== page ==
A friend asked a probability question today (viz., if you roll six dice, what’s the probability that at least one of them comes up a 1 or a 5?), so I answered it analytically and then wrote a quick Python simulation to test my analytical answer. That’s all fine, but what annoys me is how serial my code is. It’s serial for a couple reasons:
- The Python GIL.
- Even if the GIL magically disappeared tomorrow, I’ve got a for-loop in there that’s going to necessarily run serially. I’m running 10 million serial iterations of the “roll six dice” experiment; if I could use all the cores on my quad-core MacBook Pro, this code would run four times as fast — or, better yet, I could run four times as many trials in the same amount of time. More trials is more better.
Most of the code uses list comprehensions as
$DEITY intended, and I always imagine that a list comprehension is a poor man’s SQL — i.e., it’s Python’s way of having you explain what you want rather than how you want to get it. If the GIL disappeared, I like to think that the Python SufficientlySmartCompiler would turn all those list comprehensions parallel.
Last I knew, the state of the art in making Python actually use all your cores was to spawn separate processes using the multiprocessing library. Is that still the hotness?
I want parallelism built in at the language level, à la list comprehensions, so that I don’t need to fuss with multiprocessing. “This needs to spawn off a separate process, because of the GIL” is one of the implementation details I’m looking to ignore when I write list comprehensions. I’d have no problem writing some backend multiprocessing code, if it gets buried so far down that I don’t need to think about the backend details in everyday coding, but what I really want is to bake in parallel idioms from the ground up.
Thinking about what you want rather than how you want to obtain it is why I love SQL, and it’s why LINQ seems like a really good idea (though I’ve never used it). But even the versions of SQL that I work with require a bit more fussing with implementation details than I’d like. For instance, inner joins are expensive, so we only join two tables at a time. So if I know that I want tables A, B, and C, I need to create two sub-tables: one that joins A and B, and another that joins A-and-B with C. And for whatever reason, the SQL variants I use need me to be explicit about all the pairwise join conditions — i.e., I need to do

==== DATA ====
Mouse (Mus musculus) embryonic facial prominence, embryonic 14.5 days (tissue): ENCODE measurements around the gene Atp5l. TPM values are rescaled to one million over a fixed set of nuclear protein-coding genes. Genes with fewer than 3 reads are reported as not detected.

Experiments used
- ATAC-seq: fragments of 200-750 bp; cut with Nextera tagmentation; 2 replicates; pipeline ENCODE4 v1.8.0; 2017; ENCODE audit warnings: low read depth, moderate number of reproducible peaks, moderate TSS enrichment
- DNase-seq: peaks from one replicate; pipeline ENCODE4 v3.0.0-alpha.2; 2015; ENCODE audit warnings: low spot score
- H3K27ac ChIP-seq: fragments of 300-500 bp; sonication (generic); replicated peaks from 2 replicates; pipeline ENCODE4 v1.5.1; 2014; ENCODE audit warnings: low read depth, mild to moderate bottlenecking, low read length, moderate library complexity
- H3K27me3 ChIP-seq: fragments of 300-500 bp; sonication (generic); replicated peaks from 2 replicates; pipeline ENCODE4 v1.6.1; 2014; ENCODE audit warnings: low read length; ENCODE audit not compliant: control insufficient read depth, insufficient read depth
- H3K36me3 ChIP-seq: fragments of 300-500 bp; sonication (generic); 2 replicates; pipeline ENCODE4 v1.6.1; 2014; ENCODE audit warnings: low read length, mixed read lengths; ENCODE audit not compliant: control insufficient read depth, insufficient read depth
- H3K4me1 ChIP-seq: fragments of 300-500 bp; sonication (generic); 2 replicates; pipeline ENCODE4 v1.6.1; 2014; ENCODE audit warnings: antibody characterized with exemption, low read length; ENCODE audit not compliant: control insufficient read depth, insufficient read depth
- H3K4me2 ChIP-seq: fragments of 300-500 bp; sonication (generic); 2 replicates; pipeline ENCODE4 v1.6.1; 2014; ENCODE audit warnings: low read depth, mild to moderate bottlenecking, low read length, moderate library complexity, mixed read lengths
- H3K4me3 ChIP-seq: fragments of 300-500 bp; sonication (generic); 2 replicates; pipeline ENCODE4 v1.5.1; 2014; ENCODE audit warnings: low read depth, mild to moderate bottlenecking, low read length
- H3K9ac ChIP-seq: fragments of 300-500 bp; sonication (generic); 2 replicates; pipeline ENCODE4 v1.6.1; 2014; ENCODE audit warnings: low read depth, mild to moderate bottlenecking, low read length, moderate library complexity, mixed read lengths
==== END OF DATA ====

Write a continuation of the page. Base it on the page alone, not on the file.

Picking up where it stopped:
select A.foo foo from A, B, C where A.foo = B.foo and B.foo = C.bar and A.foo = C.bar
even though that final and-condition follows logically from the first two. And I can’t just do “select foo” here, or SQL would complain that ‘”foo” is ambiguous’. But if A.foo and B.foo are equivalent — as the SELECT statement says — then it doesn’t matter whether my mentioning “foo” means “A.foo” or “B.foo”.
The extent of my knowledge of declarative programming is basically everything I wrote above. I don’t even know if “declarative programming” captures all and only the things I’m interested in. I want optimization with limited effort on my part (e.g., SQL turns my query into a query plan that it then turns into an optimized set of instructions). I also want minimal overhead — a minimal gap between what I’m thinking and what I have to type as code; that’s why I hate Java. Granted, if adding overhead in the form of compiler hints will lead to optimizations, then great; I’d hardly even call that “overhead.”
At a practical level, I’d like to know how to implement all of this in Python — or, hell, in bash or Perl, if it’s easy enough.
As far as the GIL goes, you can always try PyPy with STM: http://doc.pypy.org/en/latest/stm.html
However, I think that only lets you use multiple cores as threads. I don’t think it means that PyPy itself is going to take advantage of multiple cores automatically in the interpreter (at least for the cases it can figure this out for in the JIT). Though, presumably it could if the STM code becomes the default.
As far as LINQ/SQL goes there’s apparently Pynq: https://github.com/heynemann/pynq/wiki
But, I’ll bet you can get a lot of milage out of using generators.